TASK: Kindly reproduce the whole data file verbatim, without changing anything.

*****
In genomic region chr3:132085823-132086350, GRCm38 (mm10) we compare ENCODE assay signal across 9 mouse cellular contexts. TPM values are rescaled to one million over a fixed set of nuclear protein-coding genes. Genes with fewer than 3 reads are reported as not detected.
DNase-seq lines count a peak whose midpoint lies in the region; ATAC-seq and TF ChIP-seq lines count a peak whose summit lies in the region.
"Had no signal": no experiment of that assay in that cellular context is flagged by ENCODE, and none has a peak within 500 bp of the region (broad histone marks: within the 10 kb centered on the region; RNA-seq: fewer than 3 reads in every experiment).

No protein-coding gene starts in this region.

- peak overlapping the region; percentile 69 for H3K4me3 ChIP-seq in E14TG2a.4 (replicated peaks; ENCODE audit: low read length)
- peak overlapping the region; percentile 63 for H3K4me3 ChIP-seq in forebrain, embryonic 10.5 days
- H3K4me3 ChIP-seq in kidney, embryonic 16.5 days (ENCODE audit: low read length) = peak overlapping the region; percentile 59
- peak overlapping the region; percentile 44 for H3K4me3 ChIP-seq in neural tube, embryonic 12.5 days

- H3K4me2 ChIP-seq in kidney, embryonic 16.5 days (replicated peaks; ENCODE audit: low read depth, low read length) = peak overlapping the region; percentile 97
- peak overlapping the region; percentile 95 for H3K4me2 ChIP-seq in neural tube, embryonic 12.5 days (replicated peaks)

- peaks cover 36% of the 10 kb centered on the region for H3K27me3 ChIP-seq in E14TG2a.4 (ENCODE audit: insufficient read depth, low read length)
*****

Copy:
In genomic region chr3:132085823-132086350, GRCm38 (mm10) we compare ENCODE assay signal across 9 mouse cellular contexts. TPM values are rescaled to one million over a fixed set of nuclear protein-coding genes. Genes with fewer than 3 reads are reported as not detected.
DNase-seq lines count a peak whose midpoint lies in the region; ATAC-seq and TF ChIP-seq lines count a peak whose summit lies in the region.
"Had no signal": no experiment of that assay in that cellular context is flagged by ENCODE, and none has a peak within 500 bp of the region (broad histone marks: within the 10 kb centered on the region; RNA-seq: fewer than 3 reads in every experiment).

No protein-coding gene starts in this region.

- peak overlapping the region; percentile 69 for H3K4me3 ChIP-seq in E14TG2a.4 (replicated peaks; ENCODE audit: low read length)
- peak overlapping the region; percentile 63 for H3K4me3 ChIP-seq in forebrain, embryonic 10.5 days
- H3K4me3 ChIP-seq in kidney, embryonic 16.5 days (ENCODE audit: low read length) = peak overlapping the region; percentile 59
- peak overlapping the region; percentile 44 for H3K4me3 ChIP-seq in neural tube, embryonic 12.5 days

- H3K4me2 ChIP-seq in kidney, embryonic 16.5 days (replicated peaks; ENCODE audit: low read depth, low read length) = peak overlapping the region; percentile 97
- peak overlapping the region; percentile 95 for H3K4me2 ChIP-seq in neural tube, embryonic 12.5 days (replicated peaks)

- peaks cover 36% of the 10 kb centered on the region for H3K27me3 ChIP-seq in E14TG2a.4 (ENCODE audit: insufficient read depth, low read length)